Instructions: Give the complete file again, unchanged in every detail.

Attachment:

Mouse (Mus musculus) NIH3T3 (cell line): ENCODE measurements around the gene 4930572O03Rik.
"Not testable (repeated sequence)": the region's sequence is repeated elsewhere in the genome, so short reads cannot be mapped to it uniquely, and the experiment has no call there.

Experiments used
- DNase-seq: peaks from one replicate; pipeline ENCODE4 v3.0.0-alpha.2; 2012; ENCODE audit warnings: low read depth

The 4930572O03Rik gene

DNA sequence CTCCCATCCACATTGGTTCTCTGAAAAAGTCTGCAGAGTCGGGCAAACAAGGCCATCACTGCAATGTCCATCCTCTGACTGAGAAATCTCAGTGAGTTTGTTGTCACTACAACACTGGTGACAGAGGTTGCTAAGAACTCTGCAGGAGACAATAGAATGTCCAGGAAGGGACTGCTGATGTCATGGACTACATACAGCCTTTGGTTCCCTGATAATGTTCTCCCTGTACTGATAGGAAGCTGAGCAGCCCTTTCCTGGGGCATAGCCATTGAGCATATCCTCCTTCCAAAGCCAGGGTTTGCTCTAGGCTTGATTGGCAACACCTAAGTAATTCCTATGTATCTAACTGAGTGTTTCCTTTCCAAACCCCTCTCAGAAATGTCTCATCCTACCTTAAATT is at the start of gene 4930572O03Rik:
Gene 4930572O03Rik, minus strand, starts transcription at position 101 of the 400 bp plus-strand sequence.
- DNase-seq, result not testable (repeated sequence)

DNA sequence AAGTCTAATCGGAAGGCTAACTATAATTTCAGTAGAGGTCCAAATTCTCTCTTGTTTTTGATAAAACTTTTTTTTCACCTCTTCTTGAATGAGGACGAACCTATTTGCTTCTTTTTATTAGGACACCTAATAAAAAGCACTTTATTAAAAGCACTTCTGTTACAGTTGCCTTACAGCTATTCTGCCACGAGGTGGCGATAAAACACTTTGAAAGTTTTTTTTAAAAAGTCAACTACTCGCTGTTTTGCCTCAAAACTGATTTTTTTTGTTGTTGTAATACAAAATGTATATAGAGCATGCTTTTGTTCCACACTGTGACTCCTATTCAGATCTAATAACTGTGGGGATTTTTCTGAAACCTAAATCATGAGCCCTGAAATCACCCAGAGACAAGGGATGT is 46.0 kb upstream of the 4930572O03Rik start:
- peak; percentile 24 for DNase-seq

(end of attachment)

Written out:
Mouse (Mus musculus) NIH3T3 (cell line): ENCODE measurements around the gene 4930572O03Rik.
"Not testable (repeated sequence)": the region's sequence is repeated elsewhere in the genome, so short reads cannot be mapped to it uniquely, and the experiment has no call there.

Experiments used
- DNase-seq: peaks from one replicate; pipeline ENCODE4 v3.0.0-alpha.2; 2012; ENCODE audit warnings: low read depth

The 4930572O03Rik gene

DNA sequence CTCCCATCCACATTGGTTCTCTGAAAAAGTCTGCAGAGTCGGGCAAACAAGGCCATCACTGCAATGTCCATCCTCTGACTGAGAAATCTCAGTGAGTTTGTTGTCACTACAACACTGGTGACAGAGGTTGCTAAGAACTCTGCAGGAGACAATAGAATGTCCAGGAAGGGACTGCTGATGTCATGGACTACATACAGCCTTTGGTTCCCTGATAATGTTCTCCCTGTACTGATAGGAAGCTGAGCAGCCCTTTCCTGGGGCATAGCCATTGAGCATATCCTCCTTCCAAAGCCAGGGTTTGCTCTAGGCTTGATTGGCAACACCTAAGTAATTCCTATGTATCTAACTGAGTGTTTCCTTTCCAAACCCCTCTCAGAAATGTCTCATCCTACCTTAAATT is at the start of gene 4930572O03Rik:
Gene 4930572O03Rik, minus strand, starts transcription at position 101 of the 400 bp plus-strand sequence.
- DNase-seq, result not testable (repeated sequence)

DNA sequence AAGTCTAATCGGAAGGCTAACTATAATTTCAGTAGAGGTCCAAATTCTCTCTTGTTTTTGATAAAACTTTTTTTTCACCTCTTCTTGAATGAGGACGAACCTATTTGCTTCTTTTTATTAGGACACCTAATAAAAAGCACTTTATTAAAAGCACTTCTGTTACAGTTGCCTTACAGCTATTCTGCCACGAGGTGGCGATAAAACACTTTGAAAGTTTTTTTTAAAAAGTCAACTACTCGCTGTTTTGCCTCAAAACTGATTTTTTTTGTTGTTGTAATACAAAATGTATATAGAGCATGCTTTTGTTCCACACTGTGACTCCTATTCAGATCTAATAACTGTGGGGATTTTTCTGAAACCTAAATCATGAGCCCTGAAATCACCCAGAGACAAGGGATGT is 46.0 kb upstream of the 4930572O03Rik start:
- peak; percentile 24 for DNase-seq